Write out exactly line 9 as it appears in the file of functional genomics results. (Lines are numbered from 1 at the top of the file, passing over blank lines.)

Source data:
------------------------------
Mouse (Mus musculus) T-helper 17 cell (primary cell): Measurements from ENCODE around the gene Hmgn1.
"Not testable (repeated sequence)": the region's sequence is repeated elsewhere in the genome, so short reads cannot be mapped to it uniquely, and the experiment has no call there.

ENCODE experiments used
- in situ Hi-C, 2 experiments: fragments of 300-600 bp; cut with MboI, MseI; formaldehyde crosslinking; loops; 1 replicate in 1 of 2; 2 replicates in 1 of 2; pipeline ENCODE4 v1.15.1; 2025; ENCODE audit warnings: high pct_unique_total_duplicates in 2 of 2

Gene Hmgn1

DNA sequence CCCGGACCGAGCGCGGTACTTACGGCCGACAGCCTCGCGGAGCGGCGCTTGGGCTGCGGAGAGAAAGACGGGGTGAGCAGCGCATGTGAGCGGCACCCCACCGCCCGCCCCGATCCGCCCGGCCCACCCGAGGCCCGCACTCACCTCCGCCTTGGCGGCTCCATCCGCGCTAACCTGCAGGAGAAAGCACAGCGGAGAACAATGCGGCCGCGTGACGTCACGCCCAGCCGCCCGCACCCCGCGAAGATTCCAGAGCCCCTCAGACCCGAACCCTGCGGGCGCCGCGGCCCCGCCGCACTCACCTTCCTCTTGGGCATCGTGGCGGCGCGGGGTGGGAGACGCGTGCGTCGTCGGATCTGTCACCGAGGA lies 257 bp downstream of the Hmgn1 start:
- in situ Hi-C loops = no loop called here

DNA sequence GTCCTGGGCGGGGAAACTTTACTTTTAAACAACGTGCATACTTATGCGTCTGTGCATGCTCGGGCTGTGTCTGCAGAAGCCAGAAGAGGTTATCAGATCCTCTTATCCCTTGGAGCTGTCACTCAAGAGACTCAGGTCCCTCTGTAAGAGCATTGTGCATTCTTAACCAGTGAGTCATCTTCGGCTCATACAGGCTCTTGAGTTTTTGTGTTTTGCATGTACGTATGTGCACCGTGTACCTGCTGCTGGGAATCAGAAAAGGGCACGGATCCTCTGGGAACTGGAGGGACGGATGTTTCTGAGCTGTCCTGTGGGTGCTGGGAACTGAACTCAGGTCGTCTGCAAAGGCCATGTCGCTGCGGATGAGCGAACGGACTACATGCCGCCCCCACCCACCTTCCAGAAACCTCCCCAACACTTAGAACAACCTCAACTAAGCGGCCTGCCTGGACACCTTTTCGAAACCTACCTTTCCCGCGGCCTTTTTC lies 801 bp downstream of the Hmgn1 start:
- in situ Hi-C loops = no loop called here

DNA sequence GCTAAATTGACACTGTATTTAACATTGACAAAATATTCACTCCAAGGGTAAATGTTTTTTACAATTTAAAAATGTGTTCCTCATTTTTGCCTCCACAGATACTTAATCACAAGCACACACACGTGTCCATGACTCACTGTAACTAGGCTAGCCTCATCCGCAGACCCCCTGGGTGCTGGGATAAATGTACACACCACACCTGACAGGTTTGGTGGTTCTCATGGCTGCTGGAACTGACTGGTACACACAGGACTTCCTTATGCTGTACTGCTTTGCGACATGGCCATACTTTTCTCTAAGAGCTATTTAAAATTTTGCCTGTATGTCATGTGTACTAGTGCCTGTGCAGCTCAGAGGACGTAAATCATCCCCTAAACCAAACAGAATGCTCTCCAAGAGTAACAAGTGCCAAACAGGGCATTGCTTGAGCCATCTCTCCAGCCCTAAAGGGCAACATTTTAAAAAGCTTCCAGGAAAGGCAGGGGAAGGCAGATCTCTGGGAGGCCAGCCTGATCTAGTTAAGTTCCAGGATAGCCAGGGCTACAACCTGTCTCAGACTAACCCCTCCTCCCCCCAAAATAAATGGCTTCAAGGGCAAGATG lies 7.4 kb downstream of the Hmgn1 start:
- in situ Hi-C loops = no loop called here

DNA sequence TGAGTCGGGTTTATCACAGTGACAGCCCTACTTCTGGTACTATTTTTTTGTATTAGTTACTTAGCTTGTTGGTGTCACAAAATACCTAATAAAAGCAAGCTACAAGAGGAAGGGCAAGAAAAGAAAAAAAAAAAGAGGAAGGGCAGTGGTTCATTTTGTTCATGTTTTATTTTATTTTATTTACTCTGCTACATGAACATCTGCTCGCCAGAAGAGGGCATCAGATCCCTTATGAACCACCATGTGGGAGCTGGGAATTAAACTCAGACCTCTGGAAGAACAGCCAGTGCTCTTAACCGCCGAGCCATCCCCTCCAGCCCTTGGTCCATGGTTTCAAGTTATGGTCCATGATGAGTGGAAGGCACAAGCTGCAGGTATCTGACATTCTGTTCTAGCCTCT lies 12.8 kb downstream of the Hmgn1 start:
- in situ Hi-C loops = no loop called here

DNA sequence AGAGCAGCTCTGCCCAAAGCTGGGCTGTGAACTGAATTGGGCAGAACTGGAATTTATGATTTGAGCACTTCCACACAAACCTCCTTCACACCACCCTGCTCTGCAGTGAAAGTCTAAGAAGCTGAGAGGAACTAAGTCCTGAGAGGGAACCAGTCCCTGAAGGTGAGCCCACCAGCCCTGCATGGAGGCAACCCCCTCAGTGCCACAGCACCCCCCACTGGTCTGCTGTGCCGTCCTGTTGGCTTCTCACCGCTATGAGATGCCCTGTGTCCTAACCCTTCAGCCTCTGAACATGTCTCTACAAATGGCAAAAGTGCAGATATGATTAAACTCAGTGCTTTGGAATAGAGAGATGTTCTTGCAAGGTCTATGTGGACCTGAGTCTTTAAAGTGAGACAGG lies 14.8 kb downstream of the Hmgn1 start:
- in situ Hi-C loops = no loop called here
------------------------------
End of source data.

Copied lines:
- in situ Hi-C loops = no loop called here